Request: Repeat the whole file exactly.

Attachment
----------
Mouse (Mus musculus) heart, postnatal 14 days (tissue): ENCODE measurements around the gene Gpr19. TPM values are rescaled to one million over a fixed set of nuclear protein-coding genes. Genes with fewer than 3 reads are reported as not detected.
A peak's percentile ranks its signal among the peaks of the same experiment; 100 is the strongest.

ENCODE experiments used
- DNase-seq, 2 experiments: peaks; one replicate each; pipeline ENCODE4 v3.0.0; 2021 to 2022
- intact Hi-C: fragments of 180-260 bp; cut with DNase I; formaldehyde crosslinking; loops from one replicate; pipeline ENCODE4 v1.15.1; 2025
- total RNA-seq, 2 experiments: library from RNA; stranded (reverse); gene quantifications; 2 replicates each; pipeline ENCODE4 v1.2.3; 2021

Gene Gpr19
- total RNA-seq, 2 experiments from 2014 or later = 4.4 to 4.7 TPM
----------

Mouse (Mus musculus) heart, postnatal 14 days (tissue): ENCODE measurements around the gene Gpr19. TPM values are rescaled to one million over a fixed set of nuclear protein-coding genes. Genes with fewer than 3 reads are reported as not detected.
A peak's percentile ranks its signal among the peaks of the same experiment; 100 is the strongest.

ENCODE experiments used
- DNase-seq, 2 experiments: peaks; one replicate each; pipeline ENCODE4 v3.0.0; 2021 to 2022
- intact Hi-C: fragments of 180-260 bp; cut with DNase I; formaldehyde crosslinking; loops from one replicate; pipeline ENCODE4 v1.15.1; 2025
- total RNA-seq, 2 experiments: library from RNA; stranded (reverse); gene quantifications; 2 replicates each; pipeline ENCODE4 v1.2.3; 2021

Gene Gpr19
- total RNA-seq, 2 experiments from 2014 or later = 4.4 to 4.7 TPM